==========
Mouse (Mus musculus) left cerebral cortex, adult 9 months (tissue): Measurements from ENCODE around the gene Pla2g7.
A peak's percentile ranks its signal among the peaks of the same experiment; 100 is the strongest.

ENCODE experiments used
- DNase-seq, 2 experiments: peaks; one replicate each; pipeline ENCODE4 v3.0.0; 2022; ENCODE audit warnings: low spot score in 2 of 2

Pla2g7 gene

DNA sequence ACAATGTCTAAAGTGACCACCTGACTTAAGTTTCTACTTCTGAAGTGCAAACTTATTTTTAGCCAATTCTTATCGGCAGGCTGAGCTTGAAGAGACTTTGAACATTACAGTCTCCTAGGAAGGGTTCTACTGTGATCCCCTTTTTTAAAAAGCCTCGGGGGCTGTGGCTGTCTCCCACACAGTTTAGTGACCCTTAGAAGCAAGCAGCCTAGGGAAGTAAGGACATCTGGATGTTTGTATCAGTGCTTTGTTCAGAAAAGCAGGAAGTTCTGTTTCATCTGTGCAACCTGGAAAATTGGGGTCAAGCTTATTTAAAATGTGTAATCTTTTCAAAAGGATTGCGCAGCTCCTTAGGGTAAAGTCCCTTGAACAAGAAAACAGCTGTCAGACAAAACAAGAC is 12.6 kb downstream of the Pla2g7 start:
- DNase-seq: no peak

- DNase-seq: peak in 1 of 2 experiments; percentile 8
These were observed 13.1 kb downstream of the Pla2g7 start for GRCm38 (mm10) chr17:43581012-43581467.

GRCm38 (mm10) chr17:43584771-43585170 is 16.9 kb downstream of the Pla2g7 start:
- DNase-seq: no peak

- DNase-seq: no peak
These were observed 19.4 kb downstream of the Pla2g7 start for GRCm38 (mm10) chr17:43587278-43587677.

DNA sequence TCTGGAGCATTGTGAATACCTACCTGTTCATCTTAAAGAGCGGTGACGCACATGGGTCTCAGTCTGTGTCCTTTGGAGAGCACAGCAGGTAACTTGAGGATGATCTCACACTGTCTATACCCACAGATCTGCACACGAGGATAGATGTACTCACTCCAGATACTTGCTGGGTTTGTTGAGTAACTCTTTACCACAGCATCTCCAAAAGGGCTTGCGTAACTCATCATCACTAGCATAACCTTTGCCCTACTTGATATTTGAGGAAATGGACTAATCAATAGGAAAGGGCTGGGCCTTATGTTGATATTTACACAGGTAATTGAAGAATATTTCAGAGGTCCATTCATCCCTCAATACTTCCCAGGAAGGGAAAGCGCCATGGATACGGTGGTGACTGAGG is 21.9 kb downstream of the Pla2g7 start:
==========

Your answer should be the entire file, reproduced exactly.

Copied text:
Mouse (Mus musculus) left cerebral cortex, adult 9 months (tissue): Measurements from ENCODE around the gene Pla2g7.
A peak's percentile ranks its signal among the peaks of the same experiment; 100 is the strongest.

ENCODE experiments used
- DNase-seq, 2 experiments: peaks; one replicate each; pipeline ENCODE4 v3.0.0; 2022; ENCODE audit warnings: low spot score in 2 of 2

Pla2g7 gene

DNA sequence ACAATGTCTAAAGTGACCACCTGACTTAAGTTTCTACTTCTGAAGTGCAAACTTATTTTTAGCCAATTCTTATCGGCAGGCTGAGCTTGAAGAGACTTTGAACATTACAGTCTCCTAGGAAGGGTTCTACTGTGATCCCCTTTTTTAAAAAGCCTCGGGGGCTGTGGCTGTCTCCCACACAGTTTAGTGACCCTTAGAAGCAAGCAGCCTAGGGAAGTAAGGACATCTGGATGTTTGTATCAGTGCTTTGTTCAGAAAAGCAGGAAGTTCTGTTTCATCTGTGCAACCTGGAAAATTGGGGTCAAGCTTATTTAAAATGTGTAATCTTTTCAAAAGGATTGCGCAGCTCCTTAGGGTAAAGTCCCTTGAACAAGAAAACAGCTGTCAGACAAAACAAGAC is 12.6 kb downstream of the Pla2g7 start:
- DNase-seq: no peak

- DNase-seq: peak in 1 of 2 experiments; percentile 8
These were observed 13.1 kb downstream of the Pla2g7 start for GRCm38 (mm10) chr17:43581012-43581467.

GRCm38 (mm10) chr17:43584771-43585170 is 16.9 kb downstream of the Pla2g7 start:
- DNase-seq: no peak

- DNase-seq: no peak
These were observed 19.4 kb downstream of the Pla2g7 start for GRCm38 (mm10) chr17:43587278-43587677.

DNA sequence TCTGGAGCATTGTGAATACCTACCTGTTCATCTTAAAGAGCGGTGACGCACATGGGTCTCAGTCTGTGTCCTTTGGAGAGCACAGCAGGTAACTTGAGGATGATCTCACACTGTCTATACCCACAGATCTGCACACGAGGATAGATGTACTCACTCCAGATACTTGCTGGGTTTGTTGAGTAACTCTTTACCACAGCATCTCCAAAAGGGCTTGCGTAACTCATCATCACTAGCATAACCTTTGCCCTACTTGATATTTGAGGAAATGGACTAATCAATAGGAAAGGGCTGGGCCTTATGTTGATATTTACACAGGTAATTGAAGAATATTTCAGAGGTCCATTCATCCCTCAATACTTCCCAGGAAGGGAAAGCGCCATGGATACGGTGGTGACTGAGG is 21.9 kb downstream of the Pla2g7 start: